February 20, 2024

3 min

Video Games

Juan Jimenez

Marketing Manager

What is a video game convention?

If you love the video game industry as much as we do, you're probably aware that GDC 2023 took place last week in San Francisco, USA. Many of us are still blowing our minds at the State of Unreal Showcase 2023 — we recommend you watch it if you haven't already — or celebrating the Game Developers Choice Awards received by John Romero and Mabel Addis.

Still, for newcomers to the industry, navigating the complicated and intense annual calendar of events and conventions can be an odyssey. From venues open only to developers and formal industry members to massive public celebrations of what it means to be a gamer, there's an event for everyone.

Considering that some of these dates are not only great for catching up on the state of the industry but for networking and forging alliances that can lead to a new job or the start of an exciting career, we decided to make this our subject of the week.

A gathering of minds

A video game convention is an event where anyone interested in this form of entertainment meets with other fans and creators who share the same passion. These frequently take place in hotels, convention centres, or university campuses that can accommodate large crowds. Some even have specifically designed headquarters for their organisation and hosting.

As video games are a hobby often shared with other forms of entertainment - board games, collectable card games, and miniature strategy games, among others - it is not uncommon to see some events including one or more of these hobbies. It is common to find events devoted entirely to one of these activities and organise competitions and tournaments, with prizes depending on the event's attendance, size, and sponsorship.

However, some conferences focus only on game development and creation, with a more professional character and attendance reduced or limited to employees, leaders, and industry notables. These events tend to focus more on conversations around the latest paradigms and trends in the business, the newest technological advances and tools to facilitate game development, and sharing experiences or "war stories" that serve as lessons for junior and mid-career creators.

While these events tend to have mass attendance and similar audiences, which one to attend will naturally depend on your interests. We compiled a short list of three conventions and conferences under two main criteria: their usefulness from a work perspective and the level of entertainment you will find there.

Playing is not working, but the reverse can be true

Game Developers Conference (GDC)

Inaugurated in: April 1988

Average attendance: 27,000 (2019)

GDC is the industry's largest professional event and one of the most formative for game developers of all levels. First organised in 1998 by American game designer Chris Crawford - creator of the Atari strategy classics Eastern Front 1941 (1981) and Balance of Power (1985) - GDC has been held since 2005 at the Moscone Center in San Francisco, California.

GDC typically features tutorials, panels and interviews with industry leaders throughout its five-day run. Mini-events like the Independent Games Festival and the Game Design Challenge allow newer or less-recognised developers to flex their muscles and showcase their ideas to their peers. And the Game Developer Choice Awards - the only open, peer-nominated, International Game Developer Association (IGDA) member-nominated award in the industry - are seen as a badge of honour.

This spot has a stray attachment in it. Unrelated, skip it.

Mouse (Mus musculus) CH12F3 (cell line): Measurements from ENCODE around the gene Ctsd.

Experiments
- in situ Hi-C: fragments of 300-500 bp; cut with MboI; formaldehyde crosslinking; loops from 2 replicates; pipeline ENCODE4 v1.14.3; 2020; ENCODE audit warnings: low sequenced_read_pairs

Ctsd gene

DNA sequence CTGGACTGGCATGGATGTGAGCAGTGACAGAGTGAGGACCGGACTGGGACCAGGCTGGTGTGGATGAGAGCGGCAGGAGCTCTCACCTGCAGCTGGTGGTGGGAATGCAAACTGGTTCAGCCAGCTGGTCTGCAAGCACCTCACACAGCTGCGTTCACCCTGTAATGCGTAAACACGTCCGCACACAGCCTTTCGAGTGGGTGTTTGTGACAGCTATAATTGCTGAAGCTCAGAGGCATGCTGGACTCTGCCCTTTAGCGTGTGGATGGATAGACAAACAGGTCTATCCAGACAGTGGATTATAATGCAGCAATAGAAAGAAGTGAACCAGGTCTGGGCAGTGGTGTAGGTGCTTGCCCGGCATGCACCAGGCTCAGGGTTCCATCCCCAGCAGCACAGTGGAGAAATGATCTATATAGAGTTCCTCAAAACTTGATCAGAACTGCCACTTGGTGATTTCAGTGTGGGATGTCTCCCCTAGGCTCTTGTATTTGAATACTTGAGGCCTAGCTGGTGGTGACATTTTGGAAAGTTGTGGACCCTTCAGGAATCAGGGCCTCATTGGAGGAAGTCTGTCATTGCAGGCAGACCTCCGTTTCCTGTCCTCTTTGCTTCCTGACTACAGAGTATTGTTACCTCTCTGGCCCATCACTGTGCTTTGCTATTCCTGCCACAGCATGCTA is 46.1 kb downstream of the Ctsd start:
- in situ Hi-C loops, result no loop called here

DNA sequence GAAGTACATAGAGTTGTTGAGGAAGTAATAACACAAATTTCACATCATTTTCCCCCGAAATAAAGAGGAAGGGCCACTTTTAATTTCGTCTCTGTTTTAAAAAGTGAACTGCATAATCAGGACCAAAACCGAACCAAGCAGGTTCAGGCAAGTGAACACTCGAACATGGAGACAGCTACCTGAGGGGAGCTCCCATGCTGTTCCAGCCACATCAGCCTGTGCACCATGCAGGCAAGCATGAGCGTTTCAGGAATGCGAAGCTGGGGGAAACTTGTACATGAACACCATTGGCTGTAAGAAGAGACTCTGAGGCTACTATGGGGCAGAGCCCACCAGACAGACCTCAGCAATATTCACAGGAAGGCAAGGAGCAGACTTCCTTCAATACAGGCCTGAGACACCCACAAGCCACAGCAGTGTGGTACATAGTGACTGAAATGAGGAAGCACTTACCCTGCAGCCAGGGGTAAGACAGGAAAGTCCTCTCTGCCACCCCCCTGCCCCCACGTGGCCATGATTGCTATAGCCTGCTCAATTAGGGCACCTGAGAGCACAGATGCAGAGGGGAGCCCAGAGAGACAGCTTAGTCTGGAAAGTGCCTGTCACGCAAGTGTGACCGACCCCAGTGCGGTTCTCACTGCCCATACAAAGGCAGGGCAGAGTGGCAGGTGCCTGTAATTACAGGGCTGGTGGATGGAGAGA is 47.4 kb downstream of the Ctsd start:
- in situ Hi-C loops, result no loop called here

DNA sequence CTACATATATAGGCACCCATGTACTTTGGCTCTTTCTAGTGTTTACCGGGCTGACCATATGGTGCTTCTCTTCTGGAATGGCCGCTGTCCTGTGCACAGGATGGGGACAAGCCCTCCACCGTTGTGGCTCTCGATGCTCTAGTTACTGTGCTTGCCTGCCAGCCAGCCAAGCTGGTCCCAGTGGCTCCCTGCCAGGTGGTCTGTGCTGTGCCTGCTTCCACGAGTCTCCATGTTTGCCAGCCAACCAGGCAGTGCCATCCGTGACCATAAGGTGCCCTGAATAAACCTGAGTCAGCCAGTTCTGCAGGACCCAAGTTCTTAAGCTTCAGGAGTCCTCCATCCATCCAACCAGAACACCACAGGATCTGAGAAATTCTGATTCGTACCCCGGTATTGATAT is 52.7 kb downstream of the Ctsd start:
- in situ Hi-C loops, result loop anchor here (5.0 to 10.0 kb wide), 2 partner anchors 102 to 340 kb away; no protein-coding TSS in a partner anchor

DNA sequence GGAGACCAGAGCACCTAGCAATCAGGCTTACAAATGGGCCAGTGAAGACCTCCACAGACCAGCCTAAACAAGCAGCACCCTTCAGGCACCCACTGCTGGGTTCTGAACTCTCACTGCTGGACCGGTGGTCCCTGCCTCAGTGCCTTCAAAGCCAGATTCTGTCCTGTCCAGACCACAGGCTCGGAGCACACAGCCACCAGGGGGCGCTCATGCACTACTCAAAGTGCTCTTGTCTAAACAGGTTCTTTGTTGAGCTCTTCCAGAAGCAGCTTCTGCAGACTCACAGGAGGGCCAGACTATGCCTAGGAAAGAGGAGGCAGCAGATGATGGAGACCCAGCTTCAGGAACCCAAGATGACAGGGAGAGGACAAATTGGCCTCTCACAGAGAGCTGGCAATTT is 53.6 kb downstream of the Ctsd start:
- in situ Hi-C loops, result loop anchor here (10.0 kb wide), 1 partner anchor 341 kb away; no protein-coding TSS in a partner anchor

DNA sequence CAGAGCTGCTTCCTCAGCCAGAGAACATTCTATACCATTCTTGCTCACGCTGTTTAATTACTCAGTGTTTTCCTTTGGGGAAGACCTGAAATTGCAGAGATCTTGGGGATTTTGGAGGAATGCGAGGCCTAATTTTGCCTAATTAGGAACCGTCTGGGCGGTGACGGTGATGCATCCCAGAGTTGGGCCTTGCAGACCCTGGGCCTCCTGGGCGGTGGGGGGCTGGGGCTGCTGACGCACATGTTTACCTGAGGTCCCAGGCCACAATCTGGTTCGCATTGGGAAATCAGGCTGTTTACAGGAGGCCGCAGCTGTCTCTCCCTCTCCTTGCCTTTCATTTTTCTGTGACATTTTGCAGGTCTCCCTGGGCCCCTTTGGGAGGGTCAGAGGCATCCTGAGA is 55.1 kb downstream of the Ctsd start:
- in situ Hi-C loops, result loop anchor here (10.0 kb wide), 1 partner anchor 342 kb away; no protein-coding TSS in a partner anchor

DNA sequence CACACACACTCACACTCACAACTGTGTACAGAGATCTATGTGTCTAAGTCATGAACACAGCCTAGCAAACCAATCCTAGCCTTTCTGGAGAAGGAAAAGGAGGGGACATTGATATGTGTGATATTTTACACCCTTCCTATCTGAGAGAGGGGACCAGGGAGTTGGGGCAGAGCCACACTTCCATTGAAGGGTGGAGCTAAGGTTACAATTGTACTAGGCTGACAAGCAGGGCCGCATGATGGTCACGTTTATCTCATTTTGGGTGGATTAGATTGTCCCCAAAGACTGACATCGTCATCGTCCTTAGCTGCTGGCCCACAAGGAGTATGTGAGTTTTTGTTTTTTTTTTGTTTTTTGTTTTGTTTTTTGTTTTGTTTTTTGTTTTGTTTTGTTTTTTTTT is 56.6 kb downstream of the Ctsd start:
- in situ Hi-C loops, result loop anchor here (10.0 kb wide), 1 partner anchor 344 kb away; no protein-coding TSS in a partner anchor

And that's, of course, not counting the awards honouring mythical figures in the industry. If you're looking for a fantastic place to network or learn insider-level facts about your job, this conference is a must-attend destination.

Develop: Brighton

Opened in: 2006

Average attendance: ≈3,500 (2022)

Although the difference in attendees compared to mega-conferences such as GDC is notable, Develop: Brighton has nothing to shy about when it comes to its content and prestige. The three-day event brings together the UK and continental European games development community annually at various locations in Brighton, England.

Similarly, Develop: Brighton's panels, interviews, and keynotes bring the best of the experience and knowledge behind game development to the fore. Develop: Brighton also has an in-house award, the Develop: Star Awards. Nominations for these awards usually begin as soon as the current year's conference is over, and end two to three months before the awards take place.


Opening: 2019

Average attendance: 370,000 (2022)

With good reason, Gamescom is currently the largest video game convention in the world. Founded in 2009, it has been hosted since then at the massive Koelnmesse in Cologne, Germany. Gamescom usually consists of two parallel events: the eponymous one, primarily focused on the entertainment and marketing sides of the industry, and Devcom, a portion of the event dedicated exclusively to developers and industry professionals.

As Europe's largest convention, Gamescom has served as the stage for some of the industry's most treasured announcements. In its inaugural year, Sony announced the PlayStation 3 Slim. In 2011, the first Dota 2 International - the most prestigious championship of Valve Software's popular MOBA - was held inside Koelnmesse, with the largest prize money of any video game tournament in the world at the time.

In 2017, the then Chancellor of Germany, Angela Merkel, was the first incumbent German leader to open Gamescom. In 2018, Nvidia unveiled its successful and innovative RTX 20 GPU series to the world at Gamescom. And, since 2019, Geoff Keighley has hosted Opening Night Live in a format that's quite similar to his renowned Game Awards.

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